Hiring Contractors

How to hire independent contractors

A overview of how to hire independent contractors.
July 15, 2022
Hiring manager speaking to a contractor via video chat.

Today’s workplace demands a high level of flexibility and adaptability. Even if your employees are open to learning new skills to tackle projects, there are times when hiring an independent contractor for a specific task is a better option. Contractorss bring their own expertise and resources, saving you the time and expense of training and investing in equipment for a short-term project. If your company has such a project on the horizon, it’s important to understand the intricacies of the contractor-organization relationship to ensure all workers are treated fairly within the legal boundaries of their designated role.

Not sure if you should bring on your next all-star as a contractor or employee? Wondering if you need to convert an existing contractor to full-time employment? Find out using our Contractor vs. Full-Time Analyzer.

Why hire independent contractors?

When companies have short-term projects and temporary assignments, they turn to independent contractors instead of putting more on their employees’ plates. Bringing in contractors is often more cost-effective than hiring new employees, especially when there’s a clear end date for the project. Independent contractors often receive a fixed fee and are generally not eligible for benefits, so it’s easier to budget for the hire.

Independent contractors vs. employees

Although independent contractors serve a vital function within an organization, there are some key differences between these workers and in-house employees. The Internal Revenue Service (IRS) outlines three categories that differentiate these two relationships:

  • Behavioral control: Contractor retains the right to direct how work is done.
  • Financial control: Contractor assumes financial aspects of a project, including relevant expenses and ownership of profits or losses.
  • Relationship of the parties: Contract outlines the agreement between the worker and organization, including the duration of work and any benefits.

Independent contractors have a level of autonomy that employees do not, since employees must abide by company policies, including work standards, meeting attendance, and mandatory training. They must also be compensated accordingly through salary, benefits, and reimbursement for work-related expenses. Additionally, independent contractors can work with multiple organizations as clients, while employees work for one company at a time.

Understanding these differences is more than a matter of semantics—getting them wrong can also be a significant liability. Misclassifying workers affects the taxes they owe and can deprive states of the revenue they need to pay for public services and benefits. Contractors might end up paying more than they owe, and employees might not be paying enough. Employers can also stand accused of tax evasion or underpayment if they’re counting workers as contractors inappropriately. Our worker misclassification tool is designed to help businesses avoid costly mistakes that can tarnish their reputation among potential hires.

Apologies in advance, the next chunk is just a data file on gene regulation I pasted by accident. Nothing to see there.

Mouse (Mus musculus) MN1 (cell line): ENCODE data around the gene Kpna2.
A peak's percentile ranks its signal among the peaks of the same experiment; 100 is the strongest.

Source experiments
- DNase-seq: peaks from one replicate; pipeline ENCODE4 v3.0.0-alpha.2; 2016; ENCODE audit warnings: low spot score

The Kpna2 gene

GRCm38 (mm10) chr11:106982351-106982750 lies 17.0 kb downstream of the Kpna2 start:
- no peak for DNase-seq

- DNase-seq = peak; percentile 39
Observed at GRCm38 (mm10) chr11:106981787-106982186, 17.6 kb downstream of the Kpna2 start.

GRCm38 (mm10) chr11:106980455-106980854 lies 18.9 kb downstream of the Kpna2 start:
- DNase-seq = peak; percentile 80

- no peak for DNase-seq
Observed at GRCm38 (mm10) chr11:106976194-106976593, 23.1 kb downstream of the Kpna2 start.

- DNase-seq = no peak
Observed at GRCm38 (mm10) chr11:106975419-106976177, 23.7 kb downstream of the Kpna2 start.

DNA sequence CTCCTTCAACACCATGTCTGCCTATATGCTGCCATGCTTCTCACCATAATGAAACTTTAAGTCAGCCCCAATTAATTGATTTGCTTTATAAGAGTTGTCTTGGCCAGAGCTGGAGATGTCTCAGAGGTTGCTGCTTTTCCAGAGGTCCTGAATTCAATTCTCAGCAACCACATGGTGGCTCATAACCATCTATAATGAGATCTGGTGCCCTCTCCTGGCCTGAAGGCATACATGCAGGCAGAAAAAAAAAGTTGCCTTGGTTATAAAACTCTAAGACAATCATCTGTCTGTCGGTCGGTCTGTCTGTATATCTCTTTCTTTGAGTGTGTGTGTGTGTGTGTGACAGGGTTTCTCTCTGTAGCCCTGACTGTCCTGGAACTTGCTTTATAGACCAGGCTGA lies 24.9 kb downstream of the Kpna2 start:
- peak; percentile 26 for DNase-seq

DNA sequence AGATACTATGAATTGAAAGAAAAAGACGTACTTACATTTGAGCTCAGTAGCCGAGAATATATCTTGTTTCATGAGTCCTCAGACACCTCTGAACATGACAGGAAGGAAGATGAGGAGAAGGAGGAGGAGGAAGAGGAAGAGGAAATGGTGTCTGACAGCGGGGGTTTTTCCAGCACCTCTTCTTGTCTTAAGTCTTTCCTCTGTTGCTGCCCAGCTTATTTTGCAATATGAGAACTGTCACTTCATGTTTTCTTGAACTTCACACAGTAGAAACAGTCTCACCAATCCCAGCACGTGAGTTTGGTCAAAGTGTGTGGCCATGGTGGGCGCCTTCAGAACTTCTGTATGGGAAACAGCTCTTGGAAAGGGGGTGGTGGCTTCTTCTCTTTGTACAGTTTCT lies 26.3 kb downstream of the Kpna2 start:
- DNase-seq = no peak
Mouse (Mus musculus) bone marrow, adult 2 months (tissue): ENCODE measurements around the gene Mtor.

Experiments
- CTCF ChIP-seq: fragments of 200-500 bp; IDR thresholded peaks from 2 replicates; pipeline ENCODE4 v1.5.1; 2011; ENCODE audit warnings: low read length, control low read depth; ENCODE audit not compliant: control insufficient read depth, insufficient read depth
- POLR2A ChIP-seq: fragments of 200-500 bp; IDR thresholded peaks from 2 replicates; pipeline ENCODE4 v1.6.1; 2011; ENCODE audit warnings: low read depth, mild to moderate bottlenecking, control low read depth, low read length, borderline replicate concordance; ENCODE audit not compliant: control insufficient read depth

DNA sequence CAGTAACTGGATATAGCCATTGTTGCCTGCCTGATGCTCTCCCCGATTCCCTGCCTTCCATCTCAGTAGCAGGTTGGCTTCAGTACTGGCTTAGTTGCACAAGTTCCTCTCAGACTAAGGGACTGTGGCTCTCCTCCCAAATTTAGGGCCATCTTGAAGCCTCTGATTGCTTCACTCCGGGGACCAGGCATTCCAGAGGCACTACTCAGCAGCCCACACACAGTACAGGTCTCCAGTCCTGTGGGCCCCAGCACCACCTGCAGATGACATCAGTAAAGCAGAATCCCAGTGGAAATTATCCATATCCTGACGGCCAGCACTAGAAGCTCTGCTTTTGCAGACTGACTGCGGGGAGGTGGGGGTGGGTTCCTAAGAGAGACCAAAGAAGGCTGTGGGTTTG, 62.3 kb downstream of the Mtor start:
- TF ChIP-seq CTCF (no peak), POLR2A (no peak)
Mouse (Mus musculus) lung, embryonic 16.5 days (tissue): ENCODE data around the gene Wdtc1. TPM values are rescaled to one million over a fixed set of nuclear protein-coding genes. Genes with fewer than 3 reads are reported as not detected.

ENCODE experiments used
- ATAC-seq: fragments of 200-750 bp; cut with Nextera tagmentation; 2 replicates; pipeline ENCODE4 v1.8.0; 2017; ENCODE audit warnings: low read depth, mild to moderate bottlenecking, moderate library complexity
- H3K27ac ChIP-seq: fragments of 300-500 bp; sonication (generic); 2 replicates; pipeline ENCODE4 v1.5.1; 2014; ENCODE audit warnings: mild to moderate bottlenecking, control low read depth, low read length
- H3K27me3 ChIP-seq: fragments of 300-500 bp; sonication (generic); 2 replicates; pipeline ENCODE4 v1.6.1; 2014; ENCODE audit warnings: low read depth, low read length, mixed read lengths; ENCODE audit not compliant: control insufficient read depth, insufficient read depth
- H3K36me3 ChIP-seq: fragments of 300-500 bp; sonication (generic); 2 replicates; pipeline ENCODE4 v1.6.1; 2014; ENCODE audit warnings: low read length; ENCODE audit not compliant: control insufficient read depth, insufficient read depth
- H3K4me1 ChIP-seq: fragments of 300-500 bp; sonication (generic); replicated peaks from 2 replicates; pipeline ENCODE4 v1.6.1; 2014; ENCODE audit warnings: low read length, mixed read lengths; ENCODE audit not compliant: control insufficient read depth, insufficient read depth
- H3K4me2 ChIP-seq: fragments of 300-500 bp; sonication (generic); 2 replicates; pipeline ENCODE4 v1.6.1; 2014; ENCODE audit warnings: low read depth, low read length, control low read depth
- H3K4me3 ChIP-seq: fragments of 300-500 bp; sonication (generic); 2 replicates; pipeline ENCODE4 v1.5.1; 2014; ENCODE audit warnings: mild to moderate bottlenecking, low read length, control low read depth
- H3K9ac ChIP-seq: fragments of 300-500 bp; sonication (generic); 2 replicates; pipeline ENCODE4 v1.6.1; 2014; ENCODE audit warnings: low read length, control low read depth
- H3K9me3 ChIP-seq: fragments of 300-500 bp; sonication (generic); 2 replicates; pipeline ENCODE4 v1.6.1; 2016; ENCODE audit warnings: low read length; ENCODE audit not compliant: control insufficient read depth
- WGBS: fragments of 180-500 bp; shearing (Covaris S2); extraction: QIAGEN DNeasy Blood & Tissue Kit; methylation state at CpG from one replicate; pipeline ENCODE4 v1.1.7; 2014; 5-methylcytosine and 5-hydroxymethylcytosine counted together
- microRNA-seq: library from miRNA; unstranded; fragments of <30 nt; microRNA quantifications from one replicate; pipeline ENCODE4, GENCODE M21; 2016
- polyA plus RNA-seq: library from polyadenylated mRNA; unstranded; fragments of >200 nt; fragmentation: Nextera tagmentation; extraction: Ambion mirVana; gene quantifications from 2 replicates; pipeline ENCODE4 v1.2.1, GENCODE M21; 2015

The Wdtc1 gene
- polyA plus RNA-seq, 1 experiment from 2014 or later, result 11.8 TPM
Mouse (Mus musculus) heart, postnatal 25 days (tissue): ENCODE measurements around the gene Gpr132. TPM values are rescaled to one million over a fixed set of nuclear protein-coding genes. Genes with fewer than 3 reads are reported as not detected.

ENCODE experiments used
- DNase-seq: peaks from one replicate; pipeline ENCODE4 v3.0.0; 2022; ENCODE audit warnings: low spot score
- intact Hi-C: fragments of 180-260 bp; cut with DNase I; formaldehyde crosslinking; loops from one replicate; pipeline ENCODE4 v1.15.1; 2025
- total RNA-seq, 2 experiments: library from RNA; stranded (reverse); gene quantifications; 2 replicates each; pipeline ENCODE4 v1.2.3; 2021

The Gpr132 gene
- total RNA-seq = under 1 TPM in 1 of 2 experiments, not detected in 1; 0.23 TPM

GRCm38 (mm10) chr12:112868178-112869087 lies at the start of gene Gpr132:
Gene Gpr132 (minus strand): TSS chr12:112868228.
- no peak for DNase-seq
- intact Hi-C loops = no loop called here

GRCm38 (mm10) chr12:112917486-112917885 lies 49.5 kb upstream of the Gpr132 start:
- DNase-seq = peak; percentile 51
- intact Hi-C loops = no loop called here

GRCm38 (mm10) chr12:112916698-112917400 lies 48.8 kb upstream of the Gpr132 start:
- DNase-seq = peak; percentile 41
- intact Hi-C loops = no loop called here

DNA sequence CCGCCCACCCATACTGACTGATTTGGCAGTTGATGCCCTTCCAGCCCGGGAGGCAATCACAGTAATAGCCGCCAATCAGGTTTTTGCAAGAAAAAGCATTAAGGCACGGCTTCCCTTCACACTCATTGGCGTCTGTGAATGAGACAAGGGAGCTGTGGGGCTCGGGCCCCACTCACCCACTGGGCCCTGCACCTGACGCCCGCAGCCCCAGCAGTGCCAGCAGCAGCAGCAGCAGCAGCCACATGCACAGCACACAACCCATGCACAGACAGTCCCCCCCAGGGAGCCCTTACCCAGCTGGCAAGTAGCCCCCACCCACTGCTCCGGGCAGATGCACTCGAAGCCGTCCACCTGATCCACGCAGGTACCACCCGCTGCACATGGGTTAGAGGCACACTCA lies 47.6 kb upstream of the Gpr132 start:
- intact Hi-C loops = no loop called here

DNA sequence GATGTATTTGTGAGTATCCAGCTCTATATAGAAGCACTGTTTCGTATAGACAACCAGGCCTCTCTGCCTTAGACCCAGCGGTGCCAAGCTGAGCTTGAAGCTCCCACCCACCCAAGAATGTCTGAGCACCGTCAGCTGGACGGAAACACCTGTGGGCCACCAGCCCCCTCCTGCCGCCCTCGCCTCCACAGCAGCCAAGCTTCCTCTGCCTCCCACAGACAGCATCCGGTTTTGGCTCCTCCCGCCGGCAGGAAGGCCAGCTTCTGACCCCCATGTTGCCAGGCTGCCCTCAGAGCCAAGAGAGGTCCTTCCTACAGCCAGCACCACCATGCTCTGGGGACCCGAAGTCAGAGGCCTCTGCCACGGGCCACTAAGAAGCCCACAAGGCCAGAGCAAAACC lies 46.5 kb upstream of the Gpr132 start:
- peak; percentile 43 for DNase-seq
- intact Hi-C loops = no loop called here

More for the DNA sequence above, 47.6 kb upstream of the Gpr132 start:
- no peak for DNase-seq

Hiring international contractors

The benefits of hiring internationally

If you’re already hiring remote employees internationally, you may also want to expand your search for independent contractors. Not only do you gain access to an even larger talent pool, but you may even find that onboarding them is faster and more affordable than committing to a full-time permanent hire. Depending on the project, hiring someone in another time zone can increase coverage and shorten turnaround times, giving you more budget flexibility.

The challenges of hiring internationally

As with any business decision, there can be some drawbacks to hiring independent contractors abroad. Aside from the risk of misclassifying workers, you may have concerns about bridging a currency exchange or language barrier.

Even expectations around communication can complicate the contractor dynamic. Granting contractors access to company email and chat programs makes asynchronous communication easier, but sending frequent instructional messages can raise the question of whether a contractor is being treated like an employee.

It’s also important to consider the sensitivity of any data and intellectual property (IP) the contractor has access to while they work. Similarly, there’s the question of who has legal ownership of the data and IP they produce. Your contract needs to clearly spell out confidentiality guidelines, who owns the resulting work, and which country disputes will be settled in. Since contractors can work with multiple companies, including potential competitors, the goal is to protect your data and IP.

How Oyster can help you onboard international contractors

When an international contractor is the right choice for your project, let Oyster take the guesswork out of onboarding and payments. Our contractor platform has the tools you need to engage workers from over 180 countries, manage invoices, and pay in local currency all over the world. We handle all the compliance and data protection behind the scenes so you can focus on finding the perfect independent contractor and establishing a productive working relationship.

About Oyster

Oyster is a global employment platform designed to enable visionary HR leaders to find, hire, pay, manage, develop, and take care of a thriving distributed workforce. Oyster lets growing companies give valued international team members the experience they deserve, without the usual headaches and expense.

Oyster enables hiring anywhere in the world—with reliable, compliant payroll, and great local benefits and perks.

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